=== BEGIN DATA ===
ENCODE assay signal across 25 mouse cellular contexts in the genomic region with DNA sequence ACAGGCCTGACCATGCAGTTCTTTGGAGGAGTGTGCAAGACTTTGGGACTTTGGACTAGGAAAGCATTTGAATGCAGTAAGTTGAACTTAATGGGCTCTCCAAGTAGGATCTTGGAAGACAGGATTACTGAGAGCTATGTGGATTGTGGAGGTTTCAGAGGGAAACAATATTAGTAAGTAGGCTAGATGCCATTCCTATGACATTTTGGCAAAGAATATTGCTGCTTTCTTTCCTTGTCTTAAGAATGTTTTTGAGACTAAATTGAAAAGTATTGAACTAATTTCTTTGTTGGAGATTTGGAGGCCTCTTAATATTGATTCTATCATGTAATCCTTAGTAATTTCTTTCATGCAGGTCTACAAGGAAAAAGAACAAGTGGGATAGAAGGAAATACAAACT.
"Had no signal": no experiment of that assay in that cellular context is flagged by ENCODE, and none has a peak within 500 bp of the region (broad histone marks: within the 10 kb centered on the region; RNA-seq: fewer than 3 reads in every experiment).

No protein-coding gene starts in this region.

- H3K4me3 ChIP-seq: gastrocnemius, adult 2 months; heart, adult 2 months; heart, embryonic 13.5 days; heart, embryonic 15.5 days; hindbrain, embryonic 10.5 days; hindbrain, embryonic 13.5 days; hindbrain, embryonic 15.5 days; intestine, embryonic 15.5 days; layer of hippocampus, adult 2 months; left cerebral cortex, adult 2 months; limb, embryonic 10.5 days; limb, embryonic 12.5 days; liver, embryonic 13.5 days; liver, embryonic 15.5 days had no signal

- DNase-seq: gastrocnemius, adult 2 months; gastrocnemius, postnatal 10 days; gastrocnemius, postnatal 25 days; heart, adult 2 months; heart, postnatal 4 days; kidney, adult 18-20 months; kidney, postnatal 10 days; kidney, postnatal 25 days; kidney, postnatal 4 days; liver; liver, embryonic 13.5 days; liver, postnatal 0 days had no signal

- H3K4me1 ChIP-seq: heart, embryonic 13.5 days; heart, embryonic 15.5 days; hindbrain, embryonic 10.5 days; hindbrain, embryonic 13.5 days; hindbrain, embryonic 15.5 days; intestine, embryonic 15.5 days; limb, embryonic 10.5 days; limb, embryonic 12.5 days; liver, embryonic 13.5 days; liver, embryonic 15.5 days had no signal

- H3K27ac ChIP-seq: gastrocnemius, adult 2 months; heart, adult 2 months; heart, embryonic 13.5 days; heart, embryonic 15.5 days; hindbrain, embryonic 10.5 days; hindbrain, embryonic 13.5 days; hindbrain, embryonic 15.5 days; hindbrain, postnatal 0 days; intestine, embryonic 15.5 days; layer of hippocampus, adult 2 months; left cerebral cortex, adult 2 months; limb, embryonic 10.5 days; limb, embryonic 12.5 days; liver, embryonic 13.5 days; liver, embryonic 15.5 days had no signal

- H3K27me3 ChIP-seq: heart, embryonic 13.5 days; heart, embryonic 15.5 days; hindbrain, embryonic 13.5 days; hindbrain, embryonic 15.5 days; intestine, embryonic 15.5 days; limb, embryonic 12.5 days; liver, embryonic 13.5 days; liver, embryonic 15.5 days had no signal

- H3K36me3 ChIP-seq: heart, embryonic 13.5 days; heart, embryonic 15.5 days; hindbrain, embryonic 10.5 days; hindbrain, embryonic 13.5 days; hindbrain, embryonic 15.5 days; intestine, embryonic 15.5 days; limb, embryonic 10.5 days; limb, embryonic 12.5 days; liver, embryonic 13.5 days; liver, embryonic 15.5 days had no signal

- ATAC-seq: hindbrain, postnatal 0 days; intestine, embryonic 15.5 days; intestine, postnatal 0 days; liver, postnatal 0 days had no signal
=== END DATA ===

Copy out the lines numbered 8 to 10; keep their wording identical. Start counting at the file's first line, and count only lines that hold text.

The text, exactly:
- H3K27me3 ChIP-seq: heart, embryonic 13.5 days; heart, embryonic 15.5 days; hindbrain, embryonic 13.5 days; hindbrain, embryonic 15.5 days; intestine, embryonic 15.5 days; limb, embryonic 12.5 days; liver, embryonic 13.5 days; liver, embryonic 15.5 days had no signal

- H3K36me3 ChIP-seq: heart, embryonic 13.5 days; heart, embryonic 15.5 days; hindbrain, embryonic 10.5 days; hindbrain, embryonic 13.5 days; hindbrain, embryonic 15.5 days; intestine, embryonic 15.5 days; limb, embryonic 10.5 days; limb, embryonic 12.5 days; liver, embryonic 13.5 days; liver, embryonic 15.5 days had no signal

- ATAC-seq: hindbrain, postnatal 0 days; intestine, embryonic 15.5 days; intestine, postnatal 0 days; liver, postnatal 0 days had no signal